A sweet tradition: Dowagiac woman continues longtime family legacy

Julie Johnson stands behind the counter in her shop Caruso's in downtown Dowagiac. While Johnson has owned the candy shop for 10 years, it was her grandparents who opened the store in 1922. (Tony Wittkowski | HP Staff)

Julie Johnson stands behind the counter in her shop Caruso’s in downtown Dowagiac. While Johnson has owned the candy shop for 10 years, it was her grandparents who opened the store in 1922. (Tony Wittkowski | HP Staff)

By Tony Wittkowski | Business Reporter | The Herald-Palladium

DOWAGIAC — Caramel, toffy and chocolate.

These are just a few of the items Julie Johnson makes from scratch as owner of Caruso’s Candy Kitchen, a staple in the Dowagiac downtown business community for more than 90 years.

While she has been owner of the historic candy shop for a decade, Johnson has some catching up to do. Her grandparents Antonio and Emilia Caruso purchased the store in 1922. It remains in the same location at 130 S. Front St., and is the city’s oldest restaurant, according to the Dowagiac Chamber of Commerce website.

Johnson began working in the shop at 14, until taking a sabbatical for a few years. She then came back to the shop permanently in 2005. What kept drawing her back to Caruso’s was her family’s lineage to the store.

In the back of the store near some of the booths, is a black and white picture of Johnson’s mother, as a young girl. The candy business runs through her veins.

“I didn’t see this happening,” Johnson said. “I pursued another career and did that for so long. Now I’m here and my 9-year-old granddaughter envisions herself taking over. She says she’s going to own it someday. I’ve already begun prepping her.”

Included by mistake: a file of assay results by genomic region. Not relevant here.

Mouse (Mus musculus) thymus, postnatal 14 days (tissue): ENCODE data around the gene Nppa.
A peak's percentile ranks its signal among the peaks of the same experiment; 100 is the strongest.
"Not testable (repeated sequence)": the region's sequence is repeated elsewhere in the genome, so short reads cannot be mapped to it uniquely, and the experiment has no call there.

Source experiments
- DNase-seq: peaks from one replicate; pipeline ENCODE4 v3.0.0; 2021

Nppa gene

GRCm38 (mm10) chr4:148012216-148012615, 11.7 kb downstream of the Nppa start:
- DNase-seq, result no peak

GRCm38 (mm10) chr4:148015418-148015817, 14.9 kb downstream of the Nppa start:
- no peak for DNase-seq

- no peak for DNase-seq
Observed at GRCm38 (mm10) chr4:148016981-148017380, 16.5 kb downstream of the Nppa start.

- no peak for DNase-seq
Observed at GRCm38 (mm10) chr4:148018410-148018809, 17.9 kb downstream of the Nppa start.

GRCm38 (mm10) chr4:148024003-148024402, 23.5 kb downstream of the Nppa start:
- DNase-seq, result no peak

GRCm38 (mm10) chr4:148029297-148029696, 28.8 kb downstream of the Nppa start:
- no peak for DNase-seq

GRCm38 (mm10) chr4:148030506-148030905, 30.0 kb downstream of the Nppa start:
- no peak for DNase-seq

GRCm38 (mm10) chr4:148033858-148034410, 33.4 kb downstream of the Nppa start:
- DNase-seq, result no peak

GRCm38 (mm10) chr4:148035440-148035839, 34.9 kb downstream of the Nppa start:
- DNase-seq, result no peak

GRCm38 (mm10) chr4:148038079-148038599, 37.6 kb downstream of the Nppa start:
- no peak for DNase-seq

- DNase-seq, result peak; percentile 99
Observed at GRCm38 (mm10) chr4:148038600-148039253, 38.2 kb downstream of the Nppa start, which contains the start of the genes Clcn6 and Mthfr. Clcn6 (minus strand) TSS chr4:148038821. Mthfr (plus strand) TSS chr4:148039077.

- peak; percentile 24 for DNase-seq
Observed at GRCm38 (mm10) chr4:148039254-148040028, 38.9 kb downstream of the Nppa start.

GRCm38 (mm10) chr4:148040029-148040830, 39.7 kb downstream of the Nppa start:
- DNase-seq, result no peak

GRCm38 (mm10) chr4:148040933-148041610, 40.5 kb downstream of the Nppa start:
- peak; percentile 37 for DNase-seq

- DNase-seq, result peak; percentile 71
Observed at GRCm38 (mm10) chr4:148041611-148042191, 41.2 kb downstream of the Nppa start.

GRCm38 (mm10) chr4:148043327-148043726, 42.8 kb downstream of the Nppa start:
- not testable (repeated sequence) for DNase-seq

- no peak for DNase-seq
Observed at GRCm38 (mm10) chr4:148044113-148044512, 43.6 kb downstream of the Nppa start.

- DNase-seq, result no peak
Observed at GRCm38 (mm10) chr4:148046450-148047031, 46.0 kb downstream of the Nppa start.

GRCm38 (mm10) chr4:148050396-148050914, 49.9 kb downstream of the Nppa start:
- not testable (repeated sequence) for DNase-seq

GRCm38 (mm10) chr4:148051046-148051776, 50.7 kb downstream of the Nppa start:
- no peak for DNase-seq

Owner, operator and candy maker.

These are the job titles Johnson has held since coming back to Caruso’s full-time.

Johnson spends just about every day near sugary sweets. She can be seen wearing jeans, boots and the usual Caruso’s T-shirt. Her place is behind the counter among the rows of truffles and taffy.

Of course, the Dowagiac native does a lot of the work behind the scenes by making the candy. On an early morning before the shop opens to her regular customers, Johnson is normally in the kitchen making mounds of cream with a 500-pound electric beater.

While managing employees and keeping the store’s books are a big part of the job, Johnson is busiest during “candy holidays” like Christmas, Easter and Valentine’s Day. She likes to joke that Halloween is more of a commercial holiday for candy.

“I’m here sometimes through the night on candy holidays,” Johnson says.

In addition to offering homemade candies, Johnson branched out to include jaw breakers, rock candy and gummy worms.

The tradition of homemade candy has never left the store, as Johnson and her staff cook their own caramel, toffee and creams, roast the majority of the nuts and hand-dip each chocolate-covered piece.

Other than a fresh coat of paint, not much has changed inside Caruso’s. Johnson said it’s another way of retaining that nostalgic atmosphere that her grandparents created.

With a shop like Caruso’s comes traditional baking and cooking methods.

“We still have the marble table that we pour the hot caramel on that can withstand something that hot without it cracking,” she said. “That’s where the candy cools and becomes manageable. We also cook all our toffee in copper kettles over a gas stove.”

Johnson said it can be a struggle to keep the small business in a small town the same. Her customers keep her going.

“So many people thank me for keeping it open and keeping it going every day,” Johnson said. “That’s kind of what drives me. The people that it is a fixture for.”

Her main goal is to see the store reach its 100-year anniversary. Though in the next 10 years, Johnson hopes to expand the candy shop.

Caruso’s just launched its website and offers online ordering. Johnson said the plan is to branch beyond the front door – and even the nation’s border.

“Right now I already ship our candy all over,” she said. “We even ship to Japan for one customer.”

Outside of her granddaughter, Johnson’s husband also comes in every once in a while to help make candy.

“He comes in on his days off and helps out too,” she said. “It takes a family.”

Family, tradition and candy.

That’s what Johnson bases her business around.

“We are really one of the few candy establishments that still does everything by hand,” she said. “We need to keep that tradition and family aspect. I guess that’s what I like the most.”

Contact Tony Wittkowski at twittkowski@thehp.com or (269) 932-0358. Follow him on Twitter @tonywittkowski.

(Author’s Note: This article was originally published on July 28, 2015)

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